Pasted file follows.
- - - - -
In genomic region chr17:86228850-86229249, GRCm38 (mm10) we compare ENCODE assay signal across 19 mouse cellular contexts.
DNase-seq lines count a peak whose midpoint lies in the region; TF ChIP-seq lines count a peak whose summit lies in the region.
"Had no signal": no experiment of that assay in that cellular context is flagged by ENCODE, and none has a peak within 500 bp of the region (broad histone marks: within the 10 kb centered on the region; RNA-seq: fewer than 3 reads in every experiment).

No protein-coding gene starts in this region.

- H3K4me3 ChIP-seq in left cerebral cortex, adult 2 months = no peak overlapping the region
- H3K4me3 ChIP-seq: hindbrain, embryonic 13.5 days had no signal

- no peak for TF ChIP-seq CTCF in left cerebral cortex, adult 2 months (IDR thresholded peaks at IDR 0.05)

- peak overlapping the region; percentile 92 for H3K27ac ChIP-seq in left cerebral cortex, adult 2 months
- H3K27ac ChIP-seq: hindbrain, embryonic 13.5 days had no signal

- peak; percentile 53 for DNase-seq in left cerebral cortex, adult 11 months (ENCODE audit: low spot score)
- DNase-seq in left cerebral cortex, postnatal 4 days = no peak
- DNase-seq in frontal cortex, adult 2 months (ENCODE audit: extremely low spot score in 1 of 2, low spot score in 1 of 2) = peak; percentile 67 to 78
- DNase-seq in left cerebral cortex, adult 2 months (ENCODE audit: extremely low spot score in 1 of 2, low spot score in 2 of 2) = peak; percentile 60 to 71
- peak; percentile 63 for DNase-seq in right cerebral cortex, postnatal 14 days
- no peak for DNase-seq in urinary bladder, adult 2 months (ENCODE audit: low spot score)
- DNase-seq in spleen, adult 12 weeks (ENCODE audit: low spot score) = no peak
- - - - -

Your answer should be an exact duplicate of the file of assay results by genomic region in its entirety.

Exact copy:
In genomic region chr17:86228850-86229249, GRCm38 (mm10) we compare ENCODE assay signal across 19 mouse cellular contexts.
DNase-seq lines count a peak whose midpoint lies in the region; TF ChIP-seq lines count a peak whose summit lies in the region.
"Had no signal": no experiment of that assay in that cellular context is flagged by ENCODE, and none has a peak within 500 bp of the region (broad histone marks: within the 10 kb centered on the region; RNA-seq: fewer than 3 reads in every experiment).

No protein-coding gene starts in this region.

- H3K4me3 ChIP-seq in left cerebral cortex, adult 2 months = no peak overlapping the region
- H3K4me3 ChIP-seq: hindbrain, embryonic 13.5 days had no signal

- no peak for TF ChIP-seq CTCF in left cerebral cortex, adult 2 months (IDR thresholded peaks at IDR 0.05)

- peak overlapping the region; percentile 92 for H3K27ac ChIP-seq in left cerebral cortex, adult 2 months
- H3K27ac ChIP-seq: hindbrain, embryonic 13.5 days had no signal

- peak; percentile 53 for DNase-seq in left cerebral cortex, adult 11 months (ENCODE audit: low spot score)
- DNase-seq in left cerebral cortex, postnatal 4 days = no peak
- DNase-seq in frontal cortex, adult 2 months (ENCODE audit: extremely low spot score in 1 of 2, low spot score in 1 of 2) = peak; percentile 67 to 78
- DNase-seq in left cerebral cortex, adult 2 months (ENCODE audit: extremely low spot score in 1 of 2, low spot score in 2 of 2) = peak; percentile 60 to 71
- peak; percentile 63 for DNase-seq in right cerebral cortex, postnatal 14 days
- no peak for DNase-seq in urinary bladder, adult 2 months (ENCODE audit: low spot score)
- DNase-seq in spleen, adult 12 weeks (ENCODE audit: low spot score) = no peak